In the former ‘experiential’ urban performance from 1931, Carvalho deliberately disturbed São Paulo’s religious Corpus Christi procession by defiantly walking against the flow of the large crowd turning it into an angry lynch mob. He later wrote and illustrated a book on the performance that reflected on his own experiences of mass psychology and crowd behaviour (see Carvalho 2001). For the latter performance from 1956, Carvalho designed a businessman’s outfit that he deemed more appropriate than sweaty suits for Brazil’s tropical climate. The design included a white pleated miniskirt, a silk blouse with puffed sleeves, fishnet stockings and sandals. Carvalho called his outfit the ‘New Look’ as a reference to fashion designer Christian Dior’s postwar modernism (see e.g. Benaïm 2015), and even in this case, he launched his design by dressing up in the clothes himself and walking through the financial district of São Paulo in drag (see Carvalho 2010b). Both performances were supported by intense media coverage which had become a general trademark of Carvalho’s artistic profile.
It is this association with performance art that, to my mind, also defines Carvalho’s radicalness as an architect. His most significant architectural designs and plans for public buildings such as the competition entry for the Governor’s Palace in São Paulo and ‘The Nude Man’s City’ initiative were both bold modernist statements, supported by media spin generated by Carvalho himself, but that were never really intended to be realised. The gist of Carvalho’s ‘performative architecture’ (see e.g. Feuerstein – Read 2013; Kolarevic – Malkawi 2005) is perhaps best captured in his claim that, in the unrealised Governor’s Palace project, what would prevail was the ‘modernist doctrine by Le Corbusier, only modified for better: in the building, the most important thing is the plan’ (cited in Segawa 2013: 40).9 Carvalho rendered his anthropophagic architecture ‘useless’ in the sense that, rich in metaphor and symbolism but poor in function and utility, it really had no other purpose than to communicate its own impossibility. In this way, he paradoxically also captured what is truly radical about the São Paulo variant of Brazilian modernism. And at the same time, with the design and construction of Brasília, Carvalho’s colleagues from Rio had put into effect an internationally celebrated and exportable ‘made in Brazil’ modernism which bore little resemblance to the basic principles of anthropophagy. There is nothing particularly local about Brasília, and certainly nothing indigenous. In many ways, it is the antipode of Carvalho’s anthropophagic architecture.
Unlike his many anthropophagic contemporaries, Carvalho is hardly known outside of his native Brazil. Even so, his avantgarde approach to architecture — and art more generally — align him much more clearly with certain strains of European cultural radicalism. In particular, I see a kinship with Georges Bataille and with the broader agenda of various individuals affiliated with the ‘Collège de Sociologie’ (see Hollier 1987; Falasca-Zamponi 2011; Arppe 2009). This kinship can be examined on at least two levels.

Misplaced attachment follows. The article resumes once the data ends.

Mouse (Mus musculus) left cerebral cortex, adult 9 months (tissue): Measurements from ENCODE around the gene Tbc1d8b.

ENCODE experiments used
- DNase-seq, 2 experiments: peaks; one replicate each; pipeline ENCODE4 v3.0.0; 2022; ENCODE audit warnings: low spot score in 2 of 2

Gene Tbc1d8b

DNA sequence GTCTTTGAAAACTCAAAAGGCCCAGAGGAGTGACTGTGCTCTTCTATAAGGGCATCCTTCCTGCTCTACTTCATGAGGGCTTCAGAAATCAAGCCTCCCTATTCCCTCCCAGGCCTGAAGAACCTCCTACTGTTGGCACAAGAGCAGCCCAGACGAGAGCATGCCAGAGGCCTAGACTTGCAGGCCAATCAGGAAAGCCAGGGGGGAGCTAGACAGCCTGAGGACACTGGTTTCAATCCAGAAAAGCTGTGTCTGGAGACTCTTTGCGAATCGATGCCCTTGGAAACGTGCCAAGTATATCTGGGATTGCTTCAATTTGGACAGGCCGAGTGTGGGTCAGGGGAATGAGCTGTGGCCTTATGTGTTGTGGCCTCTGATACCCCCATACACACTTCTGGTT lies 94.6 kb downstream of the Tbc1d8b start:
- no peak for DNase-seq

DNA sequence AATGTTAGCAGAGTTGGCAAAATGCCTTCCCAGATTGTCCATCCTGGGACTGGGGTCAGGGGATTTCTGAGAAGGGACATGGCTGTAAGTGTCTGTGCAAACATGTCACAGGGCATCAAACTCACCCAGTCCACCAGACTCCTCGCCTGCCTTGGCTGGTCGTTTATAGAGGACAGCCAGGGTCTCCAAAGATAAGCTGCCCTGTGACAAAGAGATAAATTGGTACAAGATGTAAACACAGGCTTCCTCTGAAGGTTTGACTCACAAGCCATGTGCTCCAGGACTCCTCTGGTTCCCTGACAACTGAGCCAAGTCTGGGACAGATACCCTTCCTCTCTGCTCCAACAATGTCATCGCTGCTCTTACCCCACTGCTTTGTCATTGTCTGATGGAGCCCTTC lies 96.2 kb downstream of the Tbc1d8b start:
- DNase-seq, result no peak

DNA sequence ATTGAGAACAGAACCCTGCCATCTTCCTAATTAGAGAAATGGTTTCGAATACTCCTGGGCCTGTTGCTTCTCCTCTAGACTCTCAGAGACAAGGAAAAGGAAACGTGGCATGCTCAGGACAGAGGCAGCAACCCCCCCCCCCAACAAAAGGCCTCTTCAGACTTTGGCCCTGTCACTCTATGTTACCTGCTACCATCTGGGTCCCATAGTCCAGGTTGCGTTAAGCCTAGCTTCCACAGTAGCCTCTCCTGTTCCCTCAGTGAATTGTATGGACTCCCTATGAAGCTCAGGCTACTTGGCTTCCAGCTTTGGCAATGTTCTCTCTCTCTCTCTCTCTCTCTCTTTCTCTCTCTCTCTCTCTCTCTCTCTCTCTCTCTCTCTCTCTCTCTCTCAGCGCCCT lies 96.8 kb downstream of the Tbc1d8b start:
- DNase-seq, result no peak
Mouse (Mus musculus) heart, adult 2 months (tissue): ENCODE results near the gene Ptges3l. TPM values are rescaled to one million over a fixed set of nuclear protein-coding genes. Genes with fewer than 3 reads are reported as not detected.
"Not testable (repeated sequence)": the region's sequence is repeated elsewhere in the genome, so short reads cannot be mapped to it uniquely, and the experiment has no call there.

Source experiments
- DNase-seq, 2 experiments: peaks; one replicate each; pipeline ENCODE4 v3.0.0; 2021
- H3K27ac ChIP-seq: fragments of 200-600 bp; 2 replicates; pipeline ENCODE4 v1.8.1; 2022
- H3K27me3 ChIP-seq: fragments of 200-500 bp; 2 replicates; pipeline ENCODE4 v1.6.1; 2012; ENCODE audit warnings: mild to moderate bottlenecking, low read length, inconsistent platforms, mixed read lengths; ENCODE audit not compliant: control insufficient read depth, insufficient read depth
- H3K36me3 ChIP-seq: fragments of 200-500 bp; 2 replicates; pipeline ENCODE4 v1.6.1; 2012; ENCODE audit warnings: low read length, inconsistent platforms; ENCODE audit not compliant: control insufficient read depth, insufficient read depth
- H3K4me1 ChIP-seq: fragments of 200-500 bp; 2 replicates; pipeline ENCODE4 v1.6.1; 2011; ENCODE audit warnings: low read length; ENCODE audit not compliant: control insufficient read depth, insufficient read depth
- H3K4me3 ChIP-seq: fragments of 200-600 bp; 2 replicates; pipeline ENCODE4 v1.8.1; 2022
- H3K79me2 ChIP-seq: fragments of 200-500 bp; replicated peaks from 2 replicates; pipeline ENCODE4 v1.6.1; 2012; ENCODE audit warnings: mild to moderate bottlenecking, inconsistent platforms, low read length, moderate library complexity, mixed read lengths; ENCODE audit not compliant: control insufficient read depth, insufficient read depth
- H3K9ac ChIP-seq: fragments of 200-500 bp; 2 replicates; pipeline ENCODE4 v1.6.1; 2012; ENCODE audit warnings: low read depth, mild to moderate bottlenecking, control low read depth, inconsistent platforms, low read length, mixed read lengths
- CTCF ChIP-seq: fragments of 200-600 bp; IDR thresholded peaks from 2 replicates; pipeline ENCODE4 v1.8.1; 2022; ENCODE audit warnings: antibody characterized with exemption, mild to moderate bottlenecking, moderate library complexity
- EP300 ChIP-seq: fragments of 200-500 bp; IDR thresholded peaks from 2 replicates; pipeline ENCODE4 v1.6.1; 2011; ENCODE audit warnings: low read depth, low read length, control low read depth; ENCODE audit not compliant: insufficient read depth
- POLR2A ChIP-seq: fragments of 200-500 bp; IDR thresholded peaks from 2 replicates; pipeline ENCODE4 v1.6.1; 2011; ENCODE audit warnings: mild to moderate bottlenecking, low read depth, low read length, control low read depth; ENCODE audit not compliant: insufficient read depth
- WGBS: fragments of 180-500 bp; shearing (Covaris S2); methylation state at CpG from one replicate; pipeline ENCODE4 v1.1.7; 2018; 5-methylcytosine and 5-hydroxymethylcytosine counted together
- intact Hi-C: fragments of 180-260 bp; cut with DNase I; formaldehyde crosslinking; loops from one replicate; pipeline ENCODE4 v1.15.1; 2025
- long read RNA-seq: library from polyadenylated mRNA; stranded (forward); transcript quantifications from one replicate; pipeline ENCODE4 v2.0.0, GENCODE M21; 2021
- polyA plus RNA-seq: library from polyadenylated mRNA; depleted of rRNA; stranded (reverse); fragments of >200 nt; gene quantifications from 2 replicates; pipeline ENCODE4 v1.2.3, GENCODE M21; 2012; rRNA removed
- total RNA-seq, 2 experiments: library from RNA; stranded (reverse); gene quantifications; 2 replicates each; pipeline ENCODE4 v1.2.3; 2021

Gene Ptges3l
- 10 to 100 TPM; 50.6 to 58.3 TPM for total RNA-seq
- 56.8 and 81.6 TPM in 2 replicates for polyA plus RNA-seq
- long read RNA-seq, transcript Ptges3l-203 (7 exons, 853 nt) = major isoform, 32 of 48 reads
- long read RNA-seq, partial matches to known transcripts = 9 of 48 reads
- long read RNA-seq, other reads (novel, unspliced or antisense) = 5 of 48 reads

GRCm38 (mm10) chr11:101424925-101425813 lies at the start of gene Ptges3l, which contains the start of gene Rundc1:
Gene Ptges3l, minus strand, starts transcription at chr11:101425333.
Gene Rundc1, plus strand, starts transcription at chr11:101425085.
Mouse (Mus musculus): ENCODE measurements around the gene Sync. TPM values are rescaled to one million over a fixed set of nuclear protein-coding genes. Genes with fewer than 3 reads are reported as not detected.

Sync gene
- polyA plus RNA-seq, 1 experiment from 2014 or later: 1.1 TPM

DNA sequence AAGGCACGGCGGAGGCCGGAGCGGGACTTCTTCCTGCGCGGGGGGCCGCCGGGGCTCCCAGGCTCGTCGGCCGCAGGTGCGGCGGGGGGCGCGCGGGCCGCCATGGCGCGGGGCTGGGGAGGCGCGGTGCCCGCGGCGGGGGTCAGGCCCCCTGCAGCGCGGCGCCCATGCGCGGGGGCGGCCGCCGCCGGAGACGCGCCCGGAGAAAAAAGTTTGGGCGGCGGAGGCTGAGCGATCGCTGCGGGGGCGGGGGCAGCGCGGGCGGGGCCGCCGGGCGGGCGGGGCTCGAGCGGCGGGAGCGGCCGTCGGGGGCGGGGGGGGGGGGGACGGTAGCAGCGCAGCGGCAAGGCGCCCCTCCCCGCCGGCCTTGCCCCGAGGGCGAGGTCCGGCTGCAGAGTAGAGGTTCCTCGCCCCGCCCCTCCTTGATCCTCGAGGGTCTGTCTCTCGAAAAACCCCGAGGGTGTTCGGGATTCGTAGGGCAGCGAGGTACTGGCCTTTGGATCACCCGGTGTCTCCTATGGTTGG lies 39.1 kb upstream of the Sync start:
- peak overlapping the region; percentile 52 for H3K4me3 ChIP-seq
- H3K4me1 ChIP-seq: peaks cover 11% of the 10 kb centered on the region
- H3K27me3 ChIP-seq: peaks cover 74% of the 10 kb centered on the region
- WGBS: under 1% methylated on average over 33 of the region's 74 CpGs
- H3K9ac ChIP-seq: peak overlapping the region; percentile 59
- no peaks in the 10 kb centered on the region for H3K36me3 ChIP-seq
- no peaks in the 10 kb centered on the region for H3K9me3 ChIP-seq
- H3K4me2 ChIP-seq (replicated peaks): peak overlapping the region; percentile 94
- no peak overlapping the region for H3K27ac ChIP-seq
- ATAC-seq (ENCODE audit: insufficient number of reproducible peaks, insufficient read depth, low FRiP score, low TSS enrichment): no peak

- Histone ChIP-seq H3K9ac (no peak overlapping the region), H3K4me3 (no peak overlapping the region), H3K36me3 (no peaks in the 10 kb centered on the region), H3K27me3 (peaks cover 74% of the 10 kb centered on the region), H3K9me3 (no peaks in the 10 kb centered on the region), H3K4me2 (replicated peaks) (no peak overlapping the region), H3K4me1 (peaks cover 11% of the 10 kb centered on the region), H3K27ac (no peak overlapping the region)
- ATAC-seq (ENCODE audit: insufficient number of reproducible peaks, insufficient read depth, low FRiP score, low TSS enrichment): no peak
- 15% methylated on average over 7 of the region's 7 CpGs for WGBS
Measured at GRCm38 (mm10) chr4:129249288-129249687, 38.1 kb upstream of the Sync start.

First, Bataille, just like Carvalho and his fellow anthropophagists, draws much from a Freud-inspired notion of cannibalism as a sacred society-founding phenomenon. Humans do not consume each other for sustenance, and cannibalism will always include ritual elements. To eat human flesh is always a wilfully forbidden act, but the fundamental taboo is religiously violated all the same:
The object some undiscriminating animal is after is not what is desired; the object is “forbidden”, sacred, and the very prohibition attached to it is what arouses the desire. Religious cannibalism is the elementary example of the taboo as creating desire: the taboo does not create the flavour and taste of the flesh but stands as the reason why the pious cannibal consumes it. (Bataille 1986: 72)10
Second, if we interpret Carvalho’s projects as indigenously inspired critical responses to colonial ‘classicism’, we can clearly see similarities with Bataille’s deeply-rooted distrust of all things architectural. For Bataille:
only the ideal being of society, that which orders and prohibits with authority, expresses itself in what are architectural compositions in the strict sense of the term. Thus, the great monuments are raised up like dams, pitting the logic of majesty and authority against all the shady elements: it is in the form of cathedrals and palaces that Church and State speak and impose silence on the multitudes. (Bataille 1997: 19; see also Hollier 1989)
Carvalho’s confrontation with architecture was more humorous and subtle. He seemed to emphasise the deviant art that architectural design produced as sketches and media representations at the expense of tangible buildings that, coincidentally, were seldom even realised. The central thematic focus on the relationship between architecture and power is, however, clearly shared by both Bataille and Carvalho, as is the need to progress from a predominant stale classicism to something more radical: ‘strange though it may seem, when it is a question of a creature as elegant as the human being, a way opens — as indicated by the painters [i.e. by art] — towards a bestial monstrousness; as if there were no other possibility for escape from the architectural galley’ (Bataille 1997: 20). This ‘contestation’ of public power through the ‘impossible’ (see Besnier 1990) is something that is clearly missing in Costa and Niemeyer’s aestheticised Lecorbuserian designs for Brasília.